For immunolabelling, formalin-fixed and paraffin-embedded archived tumour samples and corresponding normal tissues were stained as described earlier (Esni et al, 2004). Briefly, slides from archived ACCs were heated to 60°C for 1h, deparaffinised using xylene, and hydrated by a graded series of ethanol washes. Antigen retrieval was accomplished by microwave heating in 10mM sodium citrate buffer of pH 6.0 for 10min. For immunohistochemistry (IHC), endogenous peroxidase activity was quenched by 10min incubation in 3% H2O2. Non-specific binding was blocked with 10% bovine serum. Sections were then probed with a primary antibody against Snail (Santa Cruz, Santa Cruz, CA, USA) with a working dilution of 1:100, a primary antibody against Ki-67 (Dako, Denmark) with a working solution of 1:200 or a primary antibody for E-cadherin (Zymed, SF, CA, USA) with a working solution of 1:200, overnight at 4°C. The next day, bound antibodies were detected using the avidin–biotin complex (ABC) peroxidase method (ABC Elite Kit, Vector Labs, Burlingame, CA, USA). Final staining was developed with the Sigma FAST DAB peroxidase substrate kit (Sigma, Deisenhofen, Germany).
Mammary carcinoma samples from our tissue bank, that had previously been shown to express high levels of Snail, were used as positive controls with each batch of Snail IHC staining.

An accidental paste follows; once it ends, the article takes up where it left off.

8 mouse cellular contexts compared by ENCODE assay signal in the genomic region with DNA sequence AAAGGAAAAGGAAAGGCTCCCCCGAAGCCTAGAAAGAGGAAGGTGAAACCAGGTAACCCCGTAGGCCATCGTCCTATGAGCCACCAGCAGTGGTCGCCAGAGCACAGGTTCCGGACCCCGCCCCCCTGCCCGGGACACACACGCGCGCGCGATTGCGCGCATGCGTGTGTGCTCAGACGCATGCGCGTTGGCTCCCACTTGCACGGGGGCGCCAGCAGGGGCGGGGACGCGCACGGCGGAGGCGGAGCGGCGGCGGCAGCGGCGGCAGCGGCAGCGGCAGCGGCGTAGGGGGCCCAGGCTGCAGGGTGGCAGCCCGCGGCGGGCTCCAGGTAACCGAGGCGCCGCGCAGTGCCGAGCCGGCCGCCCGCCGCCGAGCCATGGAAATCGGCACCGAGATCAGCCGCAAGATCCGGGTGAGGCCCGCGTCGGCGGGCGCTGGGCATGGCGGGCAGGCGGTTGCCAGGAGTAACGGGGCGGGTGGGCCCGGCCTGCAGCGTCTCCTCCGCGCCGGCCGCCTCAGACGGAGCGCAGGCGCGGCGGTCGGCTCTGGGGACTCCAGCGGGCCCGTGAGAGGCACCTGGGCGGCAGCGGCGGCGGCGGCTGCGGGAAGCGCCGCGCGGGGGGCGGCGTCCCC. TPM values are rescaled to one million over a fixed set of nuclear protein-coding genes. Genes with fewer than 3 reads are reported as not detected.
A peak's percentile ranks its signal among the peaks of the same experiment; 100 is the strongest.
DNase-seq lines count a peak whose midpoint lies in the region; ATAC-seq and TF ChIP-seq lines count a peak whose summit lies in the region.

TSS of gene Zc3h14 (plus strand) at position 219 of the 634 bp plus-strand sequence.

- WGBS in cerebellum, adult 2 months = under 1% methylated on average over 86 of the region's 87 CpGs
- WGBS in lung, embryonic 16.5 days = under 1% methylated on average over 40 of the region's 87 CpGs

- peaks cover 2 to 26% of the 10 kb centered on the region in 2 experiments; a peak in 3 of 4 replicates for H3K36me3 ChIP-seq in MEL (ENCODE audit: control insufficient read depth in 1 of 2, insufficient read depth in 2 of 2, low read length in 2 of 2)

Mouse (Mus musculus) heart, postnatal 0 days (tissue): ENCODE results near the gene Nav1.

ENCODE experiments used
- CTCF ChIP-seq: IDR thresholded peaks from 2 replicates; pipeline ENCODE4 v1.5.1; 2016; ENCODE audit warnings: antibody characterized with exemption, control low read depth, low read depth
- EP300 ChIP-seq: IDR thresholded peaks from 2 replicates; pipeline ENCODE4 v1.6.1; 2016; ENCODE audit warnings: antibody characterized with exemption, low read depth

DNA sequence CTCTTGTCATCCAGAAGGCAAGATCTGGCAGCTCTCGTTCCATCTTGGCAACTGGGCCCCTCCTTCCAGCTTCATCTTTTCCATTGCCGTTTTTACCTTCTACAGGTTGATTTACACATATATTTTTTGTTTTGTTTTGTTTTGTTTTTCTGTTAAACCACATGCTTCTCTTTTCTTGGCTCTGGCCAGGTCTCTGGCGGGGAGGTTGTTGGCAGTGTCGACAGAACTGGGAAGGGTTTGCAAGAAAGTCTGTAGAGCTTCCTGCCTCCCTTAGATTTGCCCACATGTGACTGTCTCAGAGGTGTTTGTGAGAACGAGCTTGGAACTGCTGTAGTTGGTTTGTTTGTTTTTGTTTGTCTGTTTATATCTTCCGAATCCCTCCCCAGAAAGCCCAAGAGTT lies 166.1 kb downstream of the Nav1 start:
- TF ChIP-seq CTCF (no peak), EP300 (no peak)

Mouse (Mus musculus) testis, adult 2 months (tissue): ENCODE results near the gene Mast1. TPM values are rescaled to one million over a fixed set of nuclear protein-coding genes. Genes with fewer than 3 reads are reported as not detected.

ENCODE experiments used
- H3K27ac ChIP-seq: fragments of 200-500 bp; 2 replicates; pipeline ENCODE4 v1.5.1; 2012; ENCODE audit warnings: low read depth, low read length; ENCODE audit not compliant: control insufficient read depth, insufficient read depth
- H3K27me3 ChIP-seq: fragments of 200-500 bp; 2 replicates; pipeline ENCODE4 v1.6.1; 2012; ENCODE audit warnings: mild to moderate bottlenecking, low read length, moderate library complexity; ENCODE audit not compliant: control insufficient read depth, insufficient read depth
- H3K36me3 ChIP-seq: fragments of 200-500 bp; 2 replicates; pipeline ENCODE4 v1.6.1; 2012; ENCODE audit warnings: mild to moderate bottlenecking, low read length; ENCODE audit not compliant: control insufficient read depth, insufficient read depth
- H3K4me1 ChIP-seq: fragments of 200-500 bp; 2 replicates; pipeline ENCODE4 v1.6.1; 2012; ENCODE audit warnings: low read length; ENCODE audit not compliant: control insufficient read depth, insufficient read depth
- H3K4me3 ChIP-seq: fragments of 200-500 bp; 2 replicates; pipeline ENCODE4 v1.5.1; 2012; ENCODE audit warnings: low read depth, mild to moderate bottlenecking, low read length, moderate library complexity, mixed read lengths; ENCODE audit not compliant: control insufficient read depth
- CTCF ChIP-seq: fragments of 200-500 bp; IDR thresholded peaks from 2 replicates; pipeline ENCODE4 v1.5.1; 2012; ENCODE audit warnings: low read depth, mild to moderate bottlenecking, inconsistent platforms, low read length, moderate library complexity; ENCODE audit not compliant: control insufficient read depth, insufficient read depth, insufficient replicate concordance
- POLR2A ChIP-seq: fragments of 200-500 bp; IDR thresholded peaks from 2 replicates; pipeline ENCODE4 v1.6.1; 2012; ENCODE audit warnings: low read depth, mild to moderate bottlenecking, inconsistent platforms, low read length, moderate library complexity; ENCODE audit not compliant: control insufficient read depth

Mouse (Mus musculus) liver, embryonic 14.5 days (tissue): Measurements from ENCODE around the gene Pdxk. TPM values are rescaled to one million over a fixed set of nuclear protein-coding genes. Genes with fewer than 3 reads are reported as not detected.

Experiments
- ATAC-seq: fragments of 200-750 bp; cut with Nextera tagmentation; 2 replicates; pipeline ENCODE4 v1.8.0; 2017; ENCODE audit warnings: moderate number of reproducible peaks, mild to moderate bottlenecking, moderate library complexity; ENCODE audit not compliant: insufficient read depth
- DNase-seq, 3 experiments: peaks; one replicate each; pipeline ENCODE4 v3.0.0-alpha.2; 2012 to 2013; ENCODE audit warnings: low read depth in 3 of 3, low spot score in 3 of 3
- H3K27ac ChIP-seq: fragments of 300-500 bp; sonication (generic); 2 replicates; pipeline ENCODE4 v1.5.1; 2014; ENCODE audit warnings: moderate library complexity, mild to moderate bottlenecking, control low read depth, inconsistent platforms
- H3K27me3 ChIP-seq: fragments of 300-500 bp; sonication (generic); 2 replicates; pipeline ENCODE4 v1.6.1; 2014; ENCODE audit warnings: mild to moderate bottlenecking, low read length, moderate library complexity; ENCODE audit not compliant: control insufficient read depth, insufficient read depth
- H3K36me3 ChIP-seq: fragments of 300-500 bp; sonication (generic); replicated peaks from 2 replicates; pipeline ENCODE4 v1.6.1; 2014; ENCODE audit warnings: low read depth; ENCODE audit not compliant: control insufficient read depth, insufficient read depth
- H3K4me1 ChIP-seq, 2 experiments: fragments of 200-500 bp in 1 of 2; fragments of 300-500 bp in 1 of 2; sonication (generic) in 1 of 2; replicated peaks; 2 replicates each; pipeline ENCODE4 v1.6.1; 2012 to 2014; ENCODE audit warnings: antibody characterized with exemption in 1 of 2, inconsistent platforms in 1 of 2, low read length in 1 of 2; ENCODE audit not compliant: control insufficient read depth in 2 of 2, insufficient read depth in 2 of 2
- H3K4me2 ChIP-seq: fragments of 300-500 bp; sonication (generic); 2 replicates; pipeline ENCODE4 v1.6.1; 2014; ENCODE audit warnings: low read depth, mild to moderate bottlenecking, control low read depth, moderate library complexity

A portion of available fresh frozen tumour tissue was homogenised and lysed with 600μl buffer RLT and whole RNA was extracted using the RNeasy kit (Qiagen, Hilden, Germany) with on-column DNA digestion following the standard protocol provided by the manufacturer. The mRNA was reverse transcribed into cDNA with oligo-dT primers using the Superscript 1st Strand System for RT–PCR (Invitrogen, Carlsbad, CA, USA) at 42°C for 50min. All PCRs were carried out on a 7500 Real-Time PCR System (Applied Biosystems, Foster City, CA, USA) over 40 cycles, with denaturation for 15s at 95°C and combined annealing/extension at 60°C for 1min. Following an activation step at 95°C for 10min, determination of Snail mRNA expression was performed over 40 cycles with 15s of denaturation at 95°C and annealing/extension/data acquisition at 60°C for 60s using the Power SYBR® Green PCR kit (Applied Biosystems).
Primer sequences for Snail were forward: 5′-tcccgggcaatttaacaatg-3′ and reverse: 5′-tgggagacacatcggtcaga-3′. Relative fold mRNA expression levels were determined using the 2−Δ Δ Ct method (Livak KJ et al, 2001) with ribosomal protein, large, P0 (RPLPO) as housekeeping control. RPLP0 primer sequences were forward 5′-tgggcaagaacaccatgatg-3′ and reverse 5′-agtttctccagagctgggttgt-3′.